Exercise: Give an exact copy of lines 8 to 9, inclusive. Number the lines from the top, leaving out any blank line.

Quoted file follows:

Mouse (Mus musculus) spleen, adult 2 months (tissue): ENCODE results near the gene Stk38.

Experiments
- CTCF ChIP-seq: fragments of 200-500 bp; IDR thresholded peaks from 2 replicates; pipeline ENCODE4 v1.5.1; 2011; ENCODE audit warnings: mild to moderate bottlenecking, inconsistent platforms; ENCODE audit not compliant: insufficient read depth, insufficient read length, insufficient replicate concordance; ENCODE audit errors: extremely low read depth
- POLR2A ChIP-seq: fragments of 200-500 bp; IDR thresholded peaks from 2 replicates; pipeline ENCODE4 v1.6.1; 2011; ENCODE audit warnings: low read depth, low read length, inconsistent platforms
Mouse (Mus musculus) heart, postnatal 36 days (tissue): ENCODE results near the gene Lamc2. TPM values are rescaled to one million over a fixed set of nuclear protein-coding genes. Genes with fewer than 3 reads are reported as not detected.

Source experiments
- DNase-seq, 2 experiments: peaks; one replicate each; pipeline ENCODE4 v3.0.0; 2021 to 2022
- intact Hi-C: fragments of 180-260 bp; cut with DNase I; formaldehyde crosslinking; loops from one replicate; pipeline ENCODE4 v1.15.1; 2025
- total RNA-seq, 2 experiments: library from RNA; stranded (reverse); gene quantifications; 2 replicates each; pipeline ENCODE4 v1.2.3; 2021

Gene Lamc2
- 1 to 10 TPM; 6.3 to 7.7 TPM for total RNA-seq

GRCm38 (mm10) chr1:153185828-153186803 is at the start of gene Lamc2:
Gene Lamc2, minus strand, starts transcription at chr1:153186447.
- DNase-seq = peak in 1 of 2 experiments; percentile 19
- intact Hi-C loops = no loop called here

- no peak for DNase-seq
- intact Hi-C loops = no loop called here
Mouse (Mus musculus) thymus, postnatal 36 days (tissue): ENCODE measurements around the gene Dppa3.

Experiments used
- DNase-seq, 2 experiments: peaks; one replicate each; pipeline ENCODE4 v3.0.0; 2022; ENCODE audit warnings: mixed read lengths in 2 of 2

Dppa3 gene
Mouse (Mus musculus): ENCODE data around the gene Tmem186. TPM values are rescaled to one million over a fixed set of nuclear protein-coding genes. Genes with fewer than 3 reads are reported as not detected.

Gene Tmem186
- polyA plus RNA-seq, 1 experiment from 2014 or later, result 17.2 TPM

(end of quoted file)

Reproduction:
- intact Hi-C: fragments of 180-260 bp; cut with DNase I; formaldehyde crosslinking; loops from one replicate; pipeline ENCODE4 v1.15.1; 2025
- total RNA-seq, 2 experiments: library from RNA; stranded (reverse); gene quantifications; 2 replicates each; pipeline ENCODE4 v1.2.3; 2021